Film, TV and the Arts

Film, TV and the Arts

Thursday, 3 November 2011

Review: The Ides of March

Friends, Americans, Academy Voters: Lend George your Consideration

Director: George Clooney
Screenwriter: George Clooney, Grant Heslov, Beau Willimon, based on the play “Farragut North”, by Beau Willimon
Cast: Ryan Gosling, Evan Rachel Wood, Philip Seymour Hoffman, George Clooney and Paul Giamatti
Plot: The Democratic Presidential Primary race is finely poised. Governor Mike Morris (Clooney) holds a delicate lead over his opponent, but it is fragile. Working on his campaign is the young media mind, Stephen Meyers (Gosling), who is idealistic and believes in this candidate. However, he is the focal point for a series of events which will change the shape of the campaign and expose him to dirty tricks, all of which start when he is approached by opposing campaign manager, Tom Duffy (Giamatti), who suggests he changes sides.
Running Time: 100m 46s

One thing you can be sure about with George Clooney is that he is almost certainly going to turn out interesting work. Whatever project he’s connected with, whether as a live actor, writer-director or even just a voice actor, will be worth talking about. Even his last directorial effort, the American-Football-based screwball comedy Leatherheads, had a charm about it and a rich visual feel which was diverting, despite it being a total flop critically and commercially.

Here, he returns to the sort of terrain he was on with his best film, Good Night, and Good Luck. The setting of The Ides of March is political, the atmosphere is serious and the style leans toward the film noir. However, whereas Good Night was about issues as much as it was about character, the story here is one of loyalty and betrayal which just happens to have a political backdrop.

However, it takes Clooney a fair amount of time to actually establish what sort of film this piece wants to be. The first hour is in part the first act of Macbeth, and also a densely written episode of The West Wing. It is always watchable despite this confusion, but when it kicks into gear as a straight thriller, it becomes very gripping.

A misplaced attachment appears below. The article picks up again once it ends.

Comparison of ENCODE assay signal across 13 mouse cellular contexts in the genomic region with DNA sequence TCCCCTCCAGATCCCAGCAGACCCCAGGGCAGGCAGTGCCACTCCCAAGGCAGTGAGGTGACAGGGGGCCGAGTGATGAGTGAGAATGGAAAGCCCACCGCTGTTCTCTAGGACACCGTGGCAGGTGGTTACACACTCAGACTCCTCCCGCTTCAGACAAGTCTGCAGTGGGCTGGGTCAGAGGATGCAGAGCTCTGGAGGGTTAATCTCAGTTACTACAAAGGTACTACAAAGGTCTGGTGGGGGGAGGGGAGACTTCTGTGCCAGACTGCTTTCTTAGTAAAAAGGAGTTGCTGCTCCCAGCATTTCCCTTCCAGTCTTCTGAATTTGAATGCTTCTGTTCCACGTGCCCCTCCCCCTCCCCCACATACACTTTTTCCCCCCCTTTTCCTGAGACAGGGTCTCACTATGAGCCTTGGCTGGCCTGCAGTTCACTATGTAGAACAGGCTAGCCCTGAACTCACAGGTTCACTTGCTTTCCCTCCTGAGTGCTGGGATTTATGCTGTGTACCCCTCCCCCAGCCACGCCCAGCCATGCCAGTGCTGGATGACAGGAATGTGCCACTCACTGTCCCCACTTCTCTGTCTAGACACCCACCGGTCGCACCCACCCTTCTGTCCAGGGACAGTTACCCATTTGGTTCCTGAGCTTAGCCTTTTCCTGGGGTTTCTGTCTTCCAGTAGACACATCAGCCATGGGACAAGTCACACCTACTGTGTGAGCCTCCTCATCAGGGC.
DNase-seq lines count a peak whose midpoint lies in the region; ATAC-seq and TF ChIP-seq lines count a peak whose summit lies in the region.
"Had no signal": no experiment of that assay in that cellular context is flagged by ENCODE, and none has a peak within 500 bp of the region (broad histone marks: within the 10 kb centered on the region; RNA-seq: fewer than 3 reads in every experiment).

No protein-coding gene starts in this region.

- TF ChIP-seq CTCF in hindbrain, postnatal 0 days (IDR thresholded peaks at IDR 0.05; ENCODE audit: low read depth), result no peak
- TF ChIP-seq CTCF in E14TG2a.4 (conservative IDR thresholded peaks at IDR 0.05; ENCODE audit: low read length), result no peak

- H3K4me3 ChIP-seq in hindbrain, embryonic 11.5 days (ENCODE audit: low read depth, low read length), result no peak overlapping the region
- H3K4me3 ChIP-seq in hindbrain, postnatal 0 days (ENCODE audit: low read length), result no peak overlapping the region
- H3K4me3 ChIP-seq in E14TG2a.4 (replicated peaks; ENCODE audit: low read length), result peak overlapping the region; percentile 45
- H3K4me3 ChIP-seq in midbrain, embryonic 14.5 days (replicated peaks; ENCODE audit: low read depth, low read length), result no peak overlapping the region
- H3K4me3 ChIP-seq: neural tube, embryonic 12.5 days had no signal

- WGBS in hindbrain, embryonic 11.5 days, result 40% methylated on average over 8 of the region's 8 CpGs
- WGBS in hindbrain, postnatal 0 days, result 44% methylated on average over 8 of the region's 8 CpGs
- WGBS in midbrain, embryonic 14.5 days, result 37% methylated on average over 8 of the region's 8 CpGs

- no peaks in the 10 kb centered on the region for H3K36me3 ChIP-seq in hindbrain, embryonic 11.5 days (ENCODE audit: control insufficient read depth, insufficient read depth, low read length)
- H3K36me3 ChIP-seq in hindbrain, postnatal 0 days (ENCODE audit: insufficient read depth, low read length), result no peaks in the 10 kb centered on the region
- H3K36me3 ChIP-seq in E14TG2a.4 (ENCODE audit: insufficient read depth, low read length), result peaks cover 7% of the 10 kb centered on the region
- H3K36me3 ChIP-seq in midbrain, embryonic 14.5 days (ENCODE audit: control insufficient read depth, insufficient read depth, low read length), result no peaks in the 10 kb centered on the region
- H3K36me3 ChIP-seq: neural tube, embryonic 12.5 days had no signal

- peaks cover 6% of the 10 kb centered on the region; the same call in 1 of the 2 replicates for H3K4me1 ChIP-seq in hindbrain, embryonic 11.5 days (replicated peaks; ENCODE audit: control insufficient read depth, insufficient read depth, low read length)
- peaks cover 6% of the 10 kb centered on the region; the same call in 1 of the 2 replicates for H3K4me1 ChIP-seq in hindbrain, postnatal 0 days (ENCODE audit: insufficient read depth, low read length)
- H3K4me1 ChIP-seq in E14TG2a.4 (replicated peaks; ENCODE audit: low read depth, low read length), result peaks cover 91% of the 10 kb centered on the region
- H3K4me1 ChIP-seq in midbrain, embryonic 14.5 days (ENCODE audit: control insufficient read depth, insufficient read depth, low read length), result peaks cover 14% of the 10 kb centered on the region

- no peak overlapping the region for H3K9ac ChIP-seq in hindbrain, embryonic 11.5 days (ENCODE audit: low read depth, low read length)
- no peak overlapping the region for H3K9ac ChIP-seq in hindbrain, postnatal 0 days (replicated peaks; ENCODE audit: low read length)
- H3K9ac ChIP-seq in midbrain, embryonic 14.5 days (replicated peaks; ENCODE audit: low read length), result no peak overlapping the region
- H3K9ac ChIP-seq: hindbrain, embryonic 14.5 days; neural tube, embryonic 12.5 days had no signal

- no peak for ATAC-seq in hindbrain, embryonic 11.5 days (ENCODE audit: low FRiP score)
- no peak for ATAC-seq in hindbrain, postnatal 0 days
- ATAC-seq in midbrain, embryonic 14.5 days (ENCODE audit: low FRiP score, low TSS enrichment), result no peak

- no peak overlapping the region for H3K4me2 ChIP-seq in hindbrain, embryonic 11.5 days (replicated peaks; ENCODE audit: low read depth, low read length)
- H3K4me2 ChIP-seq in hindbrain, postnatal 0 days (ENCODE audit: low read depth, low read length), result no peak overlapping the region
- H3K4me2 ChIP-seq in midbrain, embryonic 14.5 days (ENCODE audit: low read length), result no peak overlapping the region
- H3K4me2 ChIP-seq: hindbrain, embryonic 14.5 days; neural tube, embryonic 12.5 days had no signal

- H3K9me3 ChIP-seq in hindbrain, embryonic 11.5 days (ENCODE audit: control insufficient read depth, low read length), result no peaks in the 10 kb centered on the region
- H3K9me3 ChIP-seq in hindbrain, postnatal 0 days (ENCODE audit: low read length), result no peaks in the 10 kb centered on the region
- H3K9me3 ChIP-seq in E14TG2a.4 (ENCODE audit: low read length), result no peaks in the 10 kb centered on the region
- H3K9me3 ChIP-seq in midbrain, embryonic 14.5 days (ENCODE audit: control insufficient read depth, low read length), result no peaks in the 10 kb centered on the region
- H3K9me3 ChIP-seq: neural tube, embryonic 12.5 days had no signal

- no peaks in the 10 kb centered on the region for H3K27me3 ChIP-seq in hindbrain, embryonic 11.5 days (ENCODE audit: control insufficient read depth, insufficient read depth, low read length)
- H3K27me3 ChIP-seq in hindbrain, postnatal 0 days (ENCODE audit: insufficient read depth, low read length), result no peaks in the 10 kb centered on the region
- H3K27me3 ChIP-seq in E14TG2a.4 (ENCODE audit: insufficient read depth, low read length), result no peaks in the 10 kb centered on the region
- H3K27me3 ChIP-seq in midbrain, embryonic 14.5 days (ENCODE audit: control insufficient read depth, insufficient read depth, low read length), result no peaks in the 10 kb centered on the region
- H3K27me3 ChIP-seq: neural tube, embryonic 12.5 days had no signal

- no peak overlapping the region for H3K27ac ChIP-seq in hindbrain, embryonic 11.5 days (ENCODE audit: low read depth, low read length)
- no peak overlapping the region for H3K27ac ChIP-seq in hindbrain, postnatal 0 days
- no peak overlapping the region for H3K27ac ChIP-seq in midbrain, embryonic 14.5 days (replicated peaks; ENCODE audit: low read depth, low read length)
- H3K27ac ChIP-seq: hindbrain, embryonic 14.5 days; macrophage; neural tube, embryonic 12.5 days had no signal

Of course, with this cast, it would have been a superhuman effort for this to not be watchable. The most impressive members of it are not who you might expect, with Evan Rachel Wood being particularly striking as a spunky intern, and Paul Giamatti being positively fiery in a slightly underused part. Clooney is also very good as the politician who increasingly seems to be too good to be true.

The whole cast are good with Gosling and Hoffman (Governor Morris’ campaign manager) maintaining their high standard, but all of the actors, like the film at large, never really seem to hit top gear here. The combination makes for an entertaining 100 minutes, but for a film which is being put forward as a major awards contender, this is surprisingly under-powered fare.

The level of craftsmanship is excellent. In all of his films, it is apparent that Clooney knows how to frame and light a shot, and that is in evidence here. At points, the levels of dramatic lighting lean toward the farcical (there were audible giggles in my screening at some shots), but this is filmmaking of quite breathtaking competence.

Competence. That’s the word. This is a highly competent film, but it hasn’t sent me reaching for the superlatives one might expect from this esteemed company.  This would have been better suited to a March release, because it’s a very good watch, but in awards season, it, surprisingly, doesn’t have the firepower you’d expect. It is a dense but enjoyable thriller, but it may not live up to the expectations it’s built up for itself.

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